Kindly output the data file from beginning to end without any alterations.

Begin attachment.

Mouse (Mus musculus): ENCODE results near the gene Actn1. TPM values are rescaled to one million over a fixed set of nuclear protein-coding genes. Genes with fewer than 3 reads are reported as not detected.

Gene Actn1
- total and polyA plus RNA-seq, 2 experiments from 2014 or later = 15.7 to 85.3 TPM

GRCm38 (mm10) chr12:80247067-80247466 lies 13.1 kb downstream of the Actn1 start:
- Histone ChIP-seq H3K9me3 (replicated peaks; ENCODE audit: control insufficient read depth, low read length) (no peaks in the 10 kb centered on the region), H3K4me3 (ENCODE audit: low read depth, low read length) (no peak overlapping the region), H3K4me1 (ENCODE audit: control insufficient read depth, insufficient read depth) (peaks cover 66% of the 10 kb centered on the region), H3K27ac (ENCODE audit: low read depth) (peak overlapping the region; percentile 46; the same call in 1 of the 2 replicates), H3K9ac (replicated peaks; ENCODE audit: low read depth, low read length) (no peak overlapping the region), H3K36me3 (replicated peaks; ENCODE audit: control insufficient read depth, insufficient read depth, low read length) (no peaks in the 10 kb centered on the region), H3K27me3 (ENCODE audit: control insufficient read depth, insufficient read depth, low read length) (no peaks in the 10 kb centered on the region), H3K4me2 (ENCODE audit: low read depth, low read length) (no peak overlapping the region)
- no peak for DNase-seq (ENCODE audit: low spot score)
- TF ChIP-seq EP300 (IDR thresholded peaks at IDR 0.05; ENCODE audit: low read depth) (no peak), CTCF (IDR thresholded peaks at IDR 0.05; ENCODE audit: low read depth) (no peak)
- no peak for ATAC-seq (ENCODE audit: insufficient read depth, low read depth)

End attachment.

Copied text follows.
Mouse (Mus musculus): ENCODE results near the gene Actn1. TPM values are rescaled to one million over a fixed set of nuclear protein-coding genes. Genes with fewer than 3 reads are reported as not detected.

Gene Actn1
- total and polyA plus RNA-seq, 2 experiments from 2014 or later = 15.7 to 85.3 TPM

GRCm38 (mm10) chr12:80247067-80247466 lies 13.1 kb downstream of the Actn1 start:
- Histone ChIP-seq H3K9me3 (replicated peaks; ENCODE audit: control insufficient read depth, low read length) (no peaks in the 10 kb centered on the region), H3K4me3 (ENCODE audit: low read depth, low read length) (no peak overlapping the region), H3K4me1 (ENCODE audit: control insufficient read depth, insufficient read depth) (peaks cover 66% of the 10 kb centered on the region), H3K27ac (ENCODE audit: low read depth) (peak overlapping the region; percentile 46; the same call in 1 of the 2 replicates), H3K9ac (replicated peaks; ENCODE audit: low read depth, low read length) (no peak overlapping the region), H3K36me3 (replicated peaks; ENCODE audit: control insufficient read depth, insufficient read depth, low read length) (no peaks in the 10 kb centered on the region), H3K27me3 (ENCODE audit: control insufficient read depth, insufficient read depth, low read length) (no peaks in the 10 kb centered on the region), H3K4me2 (ENCODE audit: low read depth, low read length) (no peak overlapping the region)
- no peak for DNase-seq (ENCODE audit: low spot score)
- TF ChIP-seq EP300 (IDR thresholded peaks at IDR 0.05; ENCODE audit: low read depth) (no peak), CTCF (IDR thresholded peaks at IDR 0.05; ENCODE audit: low read depth) (no peak)
- no peak for ATAC-seq (ENCODE audit: insufficient read depth, low read depth)